Daniel Cabrini Hauagge
Bio: Daniel Cabrini Hauagge is an academic researcher from Cornell University. The author has contributed to research in topics: Ambient occlusion & Image formation. The author has an hindex of 7, co-authored 10 publications receiving 476 citations. Previous affiliations of Daniel Cabrini Hauagge include State University of Campinas & Brown University.
TL;DR: A unified approach that can combine many features and classifiers that requires less training and is more adequate to some problems than a naive method, where all features are simply concatenated and fed independently to each classification algorithm.
Abstract: Contemporary Vision and Pattern Recognition problems such as face recognition, fingerprinting identification, image categorization, and DNA sequencing often have an arbitrarily large number of classes and properties to consider. To deal with such complex problems using just one feature descriptor is a difficult task and feature fusion may become mandatory. Although normal feature fusion is quite effective for some problems, it can yield unexpected classification results when the different features are not properly normalized and preprocessed. Besides it has the drawback of increasing the dimensionality which might require more training data. To cope with these problems, this paper introduces a unified approach that can combine many features and classifiers that requires less training and is more adequate to some problems than a naive method, where all features are simply concatenated and fed independently to each classification algorithm. Besides that, the presented technique is amenable to continuous learning, both when refining a learned model and also when adding new classes to be discriminated. The introduced fusion approach is validated using a multi-class fruit-and-vegetable categorization task in a semi-controlled environment, such as a distribution center or the supermarket cashier. The results show that the solution is able to reduce the classification error in up to 15 percentage points with respect to the baseline.
••16 Jun 2012
TL;DR: A new technique for extracting local features from images of architectural scenes, based on detecting and representing local symmetries, which can improve matching performance for this difficult task of matching challenging pairs of photos of urban scenes.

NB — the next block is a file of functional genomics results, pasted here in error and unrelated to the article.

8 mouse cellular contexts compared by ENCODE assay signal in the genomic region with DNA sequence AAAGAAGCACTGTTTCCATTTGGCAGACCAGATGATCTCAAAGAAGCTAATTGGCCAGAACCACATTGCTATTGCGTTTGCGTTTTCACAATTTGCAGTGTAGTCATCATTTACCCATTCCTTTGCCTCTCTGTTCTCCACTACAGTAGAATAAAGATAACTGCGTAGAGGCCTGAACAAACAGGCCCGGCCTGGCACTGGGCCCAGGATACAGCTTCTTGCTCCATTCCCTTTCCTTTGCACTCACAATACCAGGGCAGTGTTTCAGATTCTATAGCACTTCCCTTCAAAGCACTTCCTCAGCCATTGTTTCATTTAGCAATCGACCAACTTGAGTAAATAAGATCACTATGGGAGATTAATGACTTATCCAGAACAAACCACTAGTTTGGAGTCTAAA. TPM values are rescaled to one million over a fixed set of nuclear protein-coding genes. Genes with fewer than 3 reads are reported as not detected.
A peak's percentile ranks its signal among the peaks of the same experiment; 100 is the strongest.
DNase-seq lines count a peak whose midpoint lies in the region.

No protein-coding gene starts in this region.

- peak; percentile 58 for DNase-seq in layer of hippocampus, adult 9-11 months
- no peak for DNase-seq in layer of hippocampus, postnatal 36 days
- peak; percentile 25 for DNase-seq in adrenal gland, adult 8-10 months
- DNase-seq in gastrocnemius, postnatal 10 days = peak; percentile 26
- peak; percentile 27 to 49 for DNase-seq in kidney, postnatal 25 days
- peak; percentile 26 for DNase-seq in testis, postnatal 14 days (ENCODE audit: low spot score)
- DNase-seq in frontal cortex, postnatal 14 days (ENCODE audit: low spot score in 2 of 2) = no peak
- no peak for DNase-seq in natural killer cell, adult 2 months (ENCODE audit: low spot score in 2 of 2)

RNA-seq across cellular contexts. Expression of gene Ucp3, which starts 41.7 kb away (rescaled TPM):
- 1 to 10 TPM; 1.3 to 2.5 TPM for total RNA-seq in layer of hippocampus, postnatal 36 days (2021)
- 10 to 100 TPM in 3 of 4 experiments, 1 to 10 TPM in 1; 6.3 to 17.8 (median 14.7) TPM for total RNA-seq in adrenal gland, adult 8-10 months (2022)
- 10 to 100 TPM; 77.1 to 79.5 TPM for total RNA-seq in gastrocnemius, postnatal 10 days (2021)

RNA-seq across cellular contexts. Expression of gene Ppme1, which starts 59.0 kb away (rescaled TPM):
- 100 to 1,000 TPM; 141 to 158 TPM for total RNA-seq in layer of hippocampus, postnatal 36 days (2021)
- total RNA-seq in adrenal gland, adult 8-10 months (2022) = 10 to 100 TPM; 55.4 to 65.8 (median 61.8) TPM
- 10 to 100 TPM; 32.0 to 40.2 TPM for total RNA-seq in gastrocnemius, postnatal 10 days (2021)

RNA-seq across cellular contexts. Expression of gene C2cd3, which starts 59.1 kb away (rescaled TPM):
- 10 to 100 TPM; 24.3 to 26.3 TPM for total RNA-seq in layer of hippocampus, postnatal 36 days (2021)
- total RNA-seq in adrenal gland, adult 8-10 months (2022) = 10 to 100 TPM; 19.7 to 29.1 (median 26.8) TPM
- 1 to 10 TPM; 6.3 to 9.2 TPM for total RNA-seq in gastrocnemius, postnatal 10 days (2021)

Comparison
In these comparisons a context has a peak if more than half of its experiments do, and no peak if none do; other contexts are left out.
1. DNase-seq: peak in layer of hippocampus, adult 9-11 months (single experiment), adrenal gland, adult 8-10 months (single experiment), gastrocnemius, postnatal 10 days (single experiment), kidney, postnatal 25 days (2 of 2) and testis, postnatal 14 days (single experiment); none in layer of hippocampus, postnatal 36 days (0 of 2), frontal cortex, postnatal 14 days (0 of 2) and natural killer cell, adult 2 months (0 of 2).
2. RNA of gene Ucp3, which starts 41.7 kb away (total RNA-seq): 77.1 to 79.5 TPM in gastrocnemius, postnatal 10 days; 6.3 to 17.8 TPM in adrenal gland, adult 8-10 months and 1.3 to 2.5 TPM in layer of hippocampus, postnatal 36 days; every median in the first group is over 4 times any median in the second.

Abstract: We present a new technique for extracting local features from images of architectural scenes, based on detecting and representing local symmetries. These new features are motivated by the fact that local symmetries, at different scales, are a fundamental characteristic of many urban images, and are potentially more invariant to large appearance changes than lower-level features such as SIFT. Hence, we apply these features to the problem of matching challenging pairs of photos of urban scenes. Our features are based on simple measures of local bilateral and rotational symmetries computed using local image operations. These measures are used both for feature detection and for computing descriptors. We demonstrate our method on a challenging new dataset containing image pairs exhibiting a range of dramatic variations in lighting, age, and rendering style, and show that our features can improve matching performance for this difficult task.
••01 Jan 2014
TL;DR: This work proposes the use of sophisticated outdoor illumination models, developed in the computer graphics community, for estimating appearance and timestamps from a large set of uncalibrated images of an outdoor scene, and develops a data-driven method for estimating per-point albedo and local visibility information from a set of Internet photos taken under varying, unknown illuminations.
Abstract: Natural illumination from the sun and sky plays a significant role in the appearance of outdoor scenes. We propose the use of sophisticated outdoor illumination models, developed in the computer graphics community, for estimating appearance and timestamps from a large set of uncalibrated images of an outdoor scene. We first present an analysis of the relationship between these illumination models and the geolocation, time, surface orientation, and local visibility at a scene point. We then use this relationship to devise a data-driven method for estimating per-point albedo and local visibility information from a set of Internet photos taken under varying, unknown illuminations. Our approach significantly extends prior work on appearance estimation to work with sun-sky models, and enables new applications, such as computing timestamps for individual photos using shading information.